A.R.R., and designated Father as possessory conservator of
A.R.R. A.R.R.'s half-siblings were voluntarily placed
with relatives, and A.R.R. was placed in foster care. At four
months old, A.R.R. was placed with a foster family, where he
months that followed, the required statutory hearings were
conducted, and Father's instability and lack of support
system were noted. In its last
report, the Department recommended Father's parental
rights should be terminated, citing Father's inability to
hold consistent employment, establish a safe environment, and
maintain a support system for A.R.R. At the final hearing,
Father failed to appear due to work obligations, and the
trial court heard testimony from the Department caseworker.
The trial court ultimately found Father constructively
abandoned A.R.R. and failed to comply with the provisions of
a court order that set out actions necessary for him to
reunite with A.R.R., thereby violating sections
161.001(b)(1)(N) and (O) of the Texas
Code ("the Code"). See Tex. Fam. Code Ann.
§ 161.001(b)(1)(N), (O) (West Supp. 2016). In addition,
the trial court found termination of Father's parental
rights was in the best interest of A.R.R. See id.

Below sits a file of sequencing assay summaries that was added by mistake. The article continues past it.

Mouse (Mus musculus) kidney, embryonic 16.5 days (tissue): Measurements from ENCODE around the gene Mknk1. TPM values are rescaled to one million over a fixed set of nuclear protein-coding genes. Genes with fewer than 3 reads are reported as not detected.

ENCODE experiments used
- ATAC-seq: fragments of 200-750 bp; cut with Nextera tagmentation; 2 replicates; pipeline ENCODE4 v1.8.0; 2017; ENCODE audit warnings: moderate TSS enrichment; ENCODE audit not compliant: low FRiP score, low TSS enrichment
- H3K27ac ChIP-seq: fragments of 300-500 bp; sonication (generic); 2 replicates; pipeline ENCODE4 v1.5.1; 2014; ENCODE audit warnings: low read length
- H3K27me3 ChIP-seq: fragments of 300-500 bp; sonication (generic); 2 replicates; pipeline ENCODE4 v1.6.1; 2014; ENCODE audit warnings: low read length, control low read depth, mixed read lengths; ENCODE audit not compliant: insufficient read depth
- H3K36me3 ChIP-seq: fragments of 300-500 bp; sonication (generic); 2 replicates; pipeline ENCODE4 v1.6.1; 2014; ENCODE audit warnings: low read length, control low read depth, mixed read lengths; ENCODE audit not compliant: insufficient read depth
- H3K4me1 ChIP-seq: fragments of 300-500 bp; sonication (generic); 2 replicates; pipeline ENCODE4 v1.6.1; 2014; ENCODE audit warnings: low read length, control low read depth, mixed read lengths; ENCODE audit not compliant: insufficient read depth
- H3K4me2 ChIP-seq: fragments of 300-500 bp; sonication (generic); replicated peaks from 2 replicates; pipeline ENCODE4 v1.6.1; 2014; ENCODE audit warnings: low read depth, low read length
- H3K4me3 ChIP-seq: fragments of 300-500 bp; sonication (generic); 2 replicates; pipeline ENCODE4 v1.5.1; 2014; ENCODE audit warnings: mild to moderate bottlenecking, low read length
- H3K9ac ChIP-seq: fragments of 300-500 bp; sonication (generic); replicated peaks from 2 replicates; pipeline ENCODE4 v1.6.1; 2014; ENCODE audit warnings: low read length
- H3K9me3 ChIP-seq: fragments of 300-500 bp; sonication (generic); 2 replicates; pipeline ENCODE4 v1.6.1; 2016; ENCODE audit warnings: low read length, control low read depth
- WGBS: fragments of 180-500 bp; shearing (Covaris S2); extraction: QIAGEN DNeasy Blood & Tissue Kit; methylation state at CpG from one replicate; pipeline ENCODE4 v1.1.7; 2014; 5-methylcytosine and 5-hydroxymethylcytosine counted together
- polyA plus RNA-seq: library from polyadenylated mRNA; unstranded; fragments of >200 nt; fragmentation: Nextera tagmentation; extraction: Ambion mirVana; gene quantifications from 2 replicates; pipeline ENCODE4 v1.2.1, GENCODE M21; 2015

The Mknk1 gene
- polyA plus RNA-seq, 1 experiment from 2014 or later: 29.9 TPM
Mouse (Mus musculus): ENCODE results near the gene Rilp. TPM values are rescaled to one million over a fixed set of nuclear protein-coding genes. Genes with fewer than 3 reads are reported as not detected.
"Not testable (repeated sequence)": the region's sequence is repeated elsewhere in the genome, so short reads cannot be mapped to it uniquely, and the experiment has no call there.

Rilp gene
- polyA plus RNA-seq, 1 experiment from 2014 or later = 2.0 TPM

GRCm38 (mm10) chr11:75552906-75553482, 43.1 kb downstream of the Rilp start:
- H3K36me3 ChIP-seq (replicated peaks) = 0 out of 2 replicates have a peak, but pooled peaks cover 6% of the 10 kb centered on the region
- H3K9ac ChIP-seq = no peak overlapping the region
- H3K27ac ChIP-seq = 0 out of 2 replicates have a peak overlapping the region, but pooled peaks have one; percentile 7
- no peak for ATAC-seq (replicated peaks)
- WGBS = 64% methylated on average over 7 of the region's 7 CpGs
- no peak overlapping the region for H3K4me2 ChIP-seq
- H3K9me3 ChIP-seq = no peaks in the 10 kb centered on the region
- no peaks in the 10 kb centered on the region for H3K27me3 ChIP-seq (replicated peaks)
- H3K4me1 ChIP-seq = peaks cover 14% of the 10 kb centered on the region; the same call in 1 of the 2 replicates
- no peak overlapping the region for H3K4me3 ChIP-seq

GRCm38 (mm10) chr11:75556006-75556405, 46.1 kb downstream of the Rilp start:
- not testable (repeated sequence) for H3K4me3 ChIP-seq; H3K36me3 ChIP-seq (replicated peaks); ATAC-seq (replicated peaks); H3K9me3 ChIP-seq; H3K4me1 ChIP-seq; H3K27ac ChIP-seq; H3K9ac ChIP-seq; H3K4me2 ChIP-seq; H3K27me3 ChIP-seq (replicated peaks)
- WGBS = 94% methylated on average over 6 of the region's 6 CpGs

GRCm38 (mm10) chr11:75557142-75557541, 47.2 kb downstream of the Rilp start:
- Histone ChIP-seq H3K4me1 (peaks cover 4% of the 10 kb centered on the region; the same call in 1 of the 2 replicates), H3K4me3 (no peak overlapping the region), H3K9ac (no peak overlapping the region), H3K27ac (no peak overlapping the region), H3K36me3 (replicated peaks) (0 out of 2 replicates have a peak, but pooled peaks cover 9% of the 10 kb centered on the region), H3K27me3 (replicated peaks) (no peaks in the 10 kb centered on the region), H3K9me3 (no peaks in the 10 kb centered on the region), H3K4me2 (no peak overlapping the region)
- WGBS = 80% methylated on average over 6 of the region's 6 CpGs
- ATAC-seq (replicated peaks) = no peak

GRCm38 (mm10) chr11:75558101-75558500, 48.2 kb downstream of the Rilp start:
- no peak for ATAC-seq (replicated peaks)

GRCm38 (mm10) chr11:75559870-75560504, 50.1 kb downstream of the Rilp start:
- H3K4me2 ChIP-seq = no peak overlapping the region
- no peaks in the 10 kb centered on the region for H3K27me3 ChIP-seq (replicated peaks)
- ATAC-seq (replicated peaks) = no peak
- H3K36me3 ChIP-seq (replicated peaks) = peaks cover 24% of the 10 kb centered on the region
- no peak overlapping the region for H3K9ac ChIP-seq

§ 161.001(b)(2). The trial court then rendered an order
terminating Father's parental rights. Thereafter, Father
perfected this appeal.
appeal, Father does not challenge the evidence with regard to
the trial court's findings under section 161.001(b)(1) of
the Texas Family Code ("the Code"). See
id. § 161.001(b)(1)(N), (O). Rather, Father
contends the evidence is legally and factually insufficient
to support the trial court's finding that termination was
in A.R.R.'s best interest. See id. §
the Code, the termination of parental rights requires the
application of a two pronged test under which there must be
clear and convincing evidence (1) the parent committed an act
prohibited by section 161.001(b)(1) of the Code and (2)
termination is in the best interest of the child.
Id. § 161.001(b)(1), (2); In re